Vote NO on Prop 123

April 27, 2016:

Over the last few months I’ve heard arguments on both sides of Prop123, which is a constitutional amendment that permits an increase in state land trust monies to schools over the next decade. Upside: desperate schools will get some money right away (maybe). Downside: we give the legislature new tools for cutting funding to public schools in the future. Oh, and then there’s that whole thing about putting the land trust in jeopardy.

Here’s the thing. What I see is that the positive spin being put on Prop 123 is based upon one critical falsehood:


The AZ legislative majority made enormous cuts to the public school system because they were forced to by the Great Recession. The AZ legislative majority is actually very supportive of the public school system.

What is truly remarkable is that organizations who exist to protect our public schools actually appear to believe this falsehood. They therefore believe that they can negotiate in good faith with Republican state leaders on the future of AZ public schools.

We have to face the facts. The Republican state leaders want to privatize as much of the AZ public school system as possible. In fact, they want to privatize as many social services run by government as possible. They want to shrink government and have the state, and the entire country, run by private enterprise. This ideology lies at the base of the far right mindset. We might not want to accept it, but it’s true.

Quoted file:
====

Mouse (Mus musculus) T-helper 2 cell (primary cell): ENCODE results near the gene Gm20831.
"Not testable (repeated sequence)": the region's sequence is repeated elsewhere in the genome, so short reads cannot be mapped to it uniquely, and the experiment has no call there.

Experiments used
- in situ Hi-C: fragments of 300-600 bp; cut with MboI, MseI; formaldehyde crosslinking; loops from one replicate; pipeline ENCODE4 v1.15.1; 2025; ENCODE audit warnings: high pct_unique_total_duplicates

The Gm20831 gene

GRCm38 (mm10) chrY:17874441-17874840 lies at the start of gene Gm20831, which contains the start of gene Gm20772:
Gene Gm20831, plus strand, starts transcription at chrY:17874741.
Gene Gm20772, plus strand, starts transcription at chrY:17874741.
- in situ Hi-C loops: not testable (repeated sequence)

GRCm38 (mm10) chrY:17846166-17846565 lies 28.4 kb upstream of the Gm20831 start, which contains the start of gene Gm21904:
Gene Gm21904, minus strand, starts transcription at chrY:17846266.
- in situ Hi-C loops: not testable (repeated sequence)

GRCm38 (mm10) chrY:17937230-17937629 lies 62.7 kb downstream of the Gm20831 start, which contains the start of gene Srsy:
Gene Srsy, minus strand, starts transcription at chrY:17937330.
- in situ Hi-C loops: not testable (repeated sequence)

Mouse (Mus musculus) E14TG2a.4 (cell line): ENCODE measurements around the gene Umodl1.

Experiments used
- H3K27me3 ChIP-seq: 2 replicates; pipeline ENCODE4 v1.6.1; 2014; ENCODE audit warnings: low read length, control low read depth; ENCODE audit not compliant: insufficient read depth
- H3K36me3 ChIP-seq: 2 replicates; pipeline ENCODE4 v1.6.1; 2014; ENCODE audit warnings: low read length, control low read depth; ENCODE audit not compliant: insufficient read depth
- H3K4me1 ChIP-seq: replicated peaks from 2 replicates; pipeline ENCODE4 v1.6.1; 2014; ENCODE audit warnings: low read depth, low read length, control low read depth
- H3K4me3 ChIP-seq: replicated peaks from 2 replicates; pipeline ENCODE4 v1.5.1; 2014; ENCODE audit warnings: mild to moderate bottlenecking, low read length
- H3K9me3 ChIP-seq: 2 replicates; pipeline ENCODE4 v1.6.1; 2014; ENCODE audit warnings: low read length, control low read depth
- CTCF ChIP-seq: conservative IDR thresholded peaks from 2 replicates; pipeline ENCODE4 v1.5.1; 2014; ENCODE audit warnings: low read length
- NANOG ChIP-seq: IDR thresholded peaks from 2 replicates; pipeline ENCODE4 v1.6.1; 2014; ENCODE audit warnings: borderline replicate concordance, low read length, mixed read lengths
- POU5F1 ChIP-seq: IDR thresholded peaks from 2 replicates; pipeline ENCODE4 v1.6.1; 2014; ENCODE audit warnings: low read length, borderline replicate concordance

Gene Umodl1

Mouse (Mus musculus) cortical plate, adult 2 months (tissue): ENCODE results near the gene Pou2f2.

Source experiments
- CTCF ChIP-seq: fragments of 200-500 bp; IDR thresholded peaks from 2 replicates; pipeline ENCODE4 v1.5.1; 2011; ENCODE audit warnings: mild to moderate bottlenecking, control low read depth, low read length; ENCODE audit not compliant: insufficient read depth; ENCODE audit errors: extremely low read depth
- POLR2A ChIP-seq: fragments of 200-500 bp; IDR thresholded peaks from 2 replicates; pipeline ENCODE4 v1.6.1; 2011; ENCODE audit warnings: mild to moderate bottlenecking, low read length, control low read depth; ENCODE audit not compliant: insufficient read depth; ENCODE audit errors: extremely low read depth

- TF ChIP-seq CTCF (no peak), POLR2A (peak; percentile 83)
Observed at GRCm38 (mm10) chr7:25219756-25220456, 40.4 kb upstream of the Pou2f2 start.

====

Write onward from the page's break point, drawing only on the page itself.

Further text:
The Republican state leaders know, however, that their idea of privatization is not generally accepted by the public. So how to change that? Somehow get the schools to fail, and that can be done by grossly underfunding them. And so we find ourselves facing the monster that is Prop123.

We (the state) promise to give you (the public schools) some money this year if you’ll just let us change the law to give us more ways to cut your budgets in the future. Really, this is just the first step. We promise. You can trust us.

No, no, we can’t put increases in funding for public schools in the budget – we just don’t have the money. But we can do this deal on the side.

But, in fact, AZ has money.

As only one example of many, look at state income tax. The wealthiest Arizonans pay less than half the effective tax rate as middle-income families do. If the wealthy paid the middle-class rate of taxation, the budget would grow by close to one-third, or $3B, every year.

Wake up, Arizona. Most of you are being taken to the cleaners by the Republican legislative leaders, the very people you vote for. Yes, they’re the same folks that cut our public schools and then engineered Prop123.

Don’t be fooled by the same baloney again. Vote NO on Prop123. It’s just the first step, though. The second step happens with your vote in November.

Jo Holt
Pima County Democratic Party

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